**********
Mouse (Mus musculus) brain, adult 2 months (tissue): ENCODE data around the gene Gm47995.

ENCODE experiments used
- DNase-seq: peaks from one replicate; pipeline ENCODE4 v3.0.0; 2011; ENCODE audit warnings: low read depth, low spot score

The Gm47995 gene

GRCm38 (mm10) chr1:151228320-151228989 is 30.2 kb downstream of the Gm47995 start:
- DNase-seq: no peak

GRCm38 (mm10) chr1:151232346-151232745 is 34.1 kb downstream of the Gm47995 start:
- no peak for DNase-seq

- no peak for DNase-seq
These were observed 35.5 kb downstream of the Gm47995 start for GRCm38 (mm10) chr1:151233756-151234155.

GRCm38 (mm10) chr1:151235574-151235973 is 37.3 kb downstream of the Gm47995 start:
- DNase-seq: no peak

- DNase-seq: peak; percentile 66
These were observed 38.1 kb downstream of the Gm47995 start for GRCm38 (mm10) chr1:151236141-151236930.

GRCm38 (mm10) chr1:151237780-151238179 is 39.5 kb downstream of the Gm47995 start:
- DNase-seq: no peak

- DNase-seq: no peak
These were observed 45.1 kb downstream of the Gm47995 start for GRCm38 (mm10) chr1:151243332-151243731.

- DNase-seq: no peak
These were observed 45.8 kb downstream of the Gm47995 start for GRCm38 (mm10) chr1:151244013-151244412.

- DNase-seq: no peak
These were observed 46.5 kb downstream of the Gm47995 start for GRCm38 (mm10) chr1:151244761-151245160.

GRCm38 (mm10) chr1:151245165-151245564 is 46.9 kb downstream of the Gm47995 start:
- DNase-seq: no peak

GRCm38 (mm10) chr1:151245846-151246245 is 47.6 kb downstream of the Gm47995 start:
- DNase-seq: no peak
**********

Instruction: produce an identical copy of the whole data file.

Mouse (Mus musculus) brain, adult 2 months (tissue): ENCODE data around the gene Gm47995.

ENCODE experiments used
- DNase-seq: peaks from one replicate; pipeline ENCODE4 v3.0.0; 2011; ENCODE audit warnings: low read depth, low spot score

The Gm47995 gene

GRCm38 (mm10) chr1:151228320-151228989 is 30.2 kb downstream of the Gm47995 start:
- DNase-seq: no peak

GRCm38 (mm10) chr1:151232346-151232745 is 34.1 kb downstream of the Gm47995 start:
- no peak for DNase-seq

- no peak for DNase-seq
These were observed 35.5 kb downstream of the Gm47995 start for GRCm38 (mm10) chr1:151233756-151234155.

GRCm38 (mm10) chr1:151235574-151235973 is 37.3 kb downstream of the Gm47995 start:
- DNase-seq: no peak

- DNase-seq: peak; percentile 66
These were observed 38.1 kb downstream of the Gm47995 start for GRCm38 (mm10) chr1:151236141-151236930.

GRCm38 (mm10) chr1:151237780-151238179 is 39.5 kb downstream of the Gm47995 start:
- DNase-seq: no peak

- DNase-seq: no peak
These were observed 45.1 kb downstream of the Gm47995 start for GRCm38 (mm10) chr1:151243332-151243731.

- DNase-seq: no peak
These were observed 45.8 kb downstream of the Gm47995 start for GRCm38 (mm10) chr1:151244013-151244412.

- DNase-seq: no peak
These were observed 46.5 kb downstream of the Gm47995 start for GRCm38 (mm10) chr1:151244761-151245160.

GRCm38 (mm10) chr1:151245165-151245564 is 46.9 kb downstream of the Gm47995 start:
- DNase-seq: no peak

GRCm38 (mm10) chr1:151245846-151246245 is 47.6 kb downstream of the Gm47995 start:
- DNase-seq: no peak